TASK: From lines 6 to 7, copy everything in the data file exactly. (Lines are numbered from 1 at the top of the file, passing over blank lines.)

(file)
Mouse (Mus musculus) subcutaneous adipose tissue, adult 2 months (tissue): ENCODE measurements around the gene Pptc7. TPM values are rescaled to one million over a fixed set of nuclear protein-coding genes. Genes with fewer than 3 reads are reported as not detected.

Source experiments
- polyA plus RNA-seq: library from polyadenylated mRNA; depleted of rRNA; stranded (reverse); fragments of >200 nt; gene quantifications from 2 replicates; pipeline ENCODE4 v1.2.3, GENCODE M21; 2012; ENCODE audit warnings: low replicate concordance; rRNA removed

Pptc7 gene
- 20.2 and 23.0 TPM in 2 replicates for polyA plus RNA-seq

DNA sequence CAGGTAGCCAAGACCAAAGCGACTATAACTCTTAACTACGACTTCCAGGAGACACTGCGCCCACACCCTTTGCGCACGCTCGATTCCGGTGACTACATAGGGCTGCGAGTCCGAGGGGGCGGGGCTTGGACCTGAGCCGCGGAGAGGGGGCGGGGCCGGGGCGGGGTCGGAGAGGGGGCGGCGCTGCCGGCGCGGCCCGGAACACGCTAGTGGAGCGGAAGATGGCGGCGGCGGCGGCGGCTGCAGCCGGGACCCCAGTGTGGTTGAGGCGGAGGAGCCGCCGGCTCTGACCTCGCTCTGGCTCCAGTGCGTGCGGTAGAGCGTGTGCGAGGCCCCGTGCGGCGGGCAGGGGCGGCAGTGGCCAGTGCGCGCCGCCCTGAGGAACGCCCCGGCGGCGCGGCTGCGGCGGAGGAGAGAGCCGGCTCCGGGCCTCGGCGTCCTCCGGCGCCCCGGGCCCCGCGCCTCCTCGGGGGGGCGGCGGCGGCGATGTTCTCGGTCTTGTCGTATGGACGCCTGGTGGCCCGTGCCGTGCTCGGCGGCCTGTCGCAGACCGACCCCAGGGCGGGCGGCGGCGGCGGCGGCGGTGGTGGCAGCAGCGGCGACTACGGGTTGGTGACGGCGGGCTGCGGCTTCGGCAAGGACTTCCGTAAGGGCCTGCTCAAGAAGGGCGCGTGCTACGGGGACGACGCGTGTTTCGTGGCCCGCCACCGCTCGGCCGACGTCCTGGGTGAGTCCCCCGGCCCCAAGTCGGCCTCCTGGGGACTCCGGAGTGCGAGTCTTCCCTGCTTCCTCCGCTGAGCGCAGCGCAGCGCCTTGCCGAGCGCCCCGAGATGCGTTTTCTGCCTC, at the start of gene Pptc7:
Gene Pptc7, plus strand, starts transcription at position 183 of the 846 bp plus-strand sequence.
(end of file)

DNA sequence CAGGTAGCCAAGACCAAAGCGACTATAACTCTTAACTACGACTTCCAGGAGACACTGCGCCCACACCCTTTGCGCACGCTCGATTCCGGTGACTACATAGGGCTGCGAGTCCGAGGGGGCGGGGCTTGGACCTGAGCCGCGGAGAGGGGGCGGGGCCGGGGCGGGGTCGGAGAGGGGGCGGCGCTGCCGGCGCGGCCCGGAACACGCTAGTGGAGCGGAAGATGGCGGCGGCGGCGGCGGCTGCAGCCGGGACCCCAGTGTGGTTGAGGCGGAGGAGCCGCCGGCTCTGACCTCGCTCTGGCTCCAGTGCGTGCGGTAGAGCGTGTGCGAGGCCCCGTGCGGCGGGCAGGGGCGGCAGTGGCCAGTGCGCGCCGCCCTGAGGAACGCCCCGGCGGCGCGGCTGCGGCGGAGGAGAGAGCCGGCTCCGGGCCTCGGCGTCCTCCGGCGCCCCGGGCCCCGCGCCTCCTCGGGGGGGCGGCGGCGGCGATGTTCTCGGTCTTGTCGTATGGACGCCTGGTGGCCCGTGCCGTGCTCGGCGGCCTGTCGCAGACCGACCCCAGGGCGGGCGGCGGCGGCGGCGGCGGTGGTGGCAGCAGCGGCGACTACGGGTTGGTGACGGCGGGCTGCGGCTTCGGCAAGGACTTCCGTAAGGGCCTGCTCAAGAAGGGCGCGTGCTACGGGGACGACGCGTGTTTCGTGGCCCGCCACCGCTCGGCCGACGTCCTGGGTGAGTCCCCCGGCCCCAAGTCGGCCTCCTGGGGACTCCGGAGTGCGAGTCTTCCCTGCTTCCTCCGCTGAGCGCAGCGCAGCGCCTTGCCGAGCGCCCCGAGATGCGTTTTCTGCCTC, at the start of gene Pptc7:
Gene Pptc7, plus strand, starts transcription at position 183 of the 846 bp plus-strand sequence.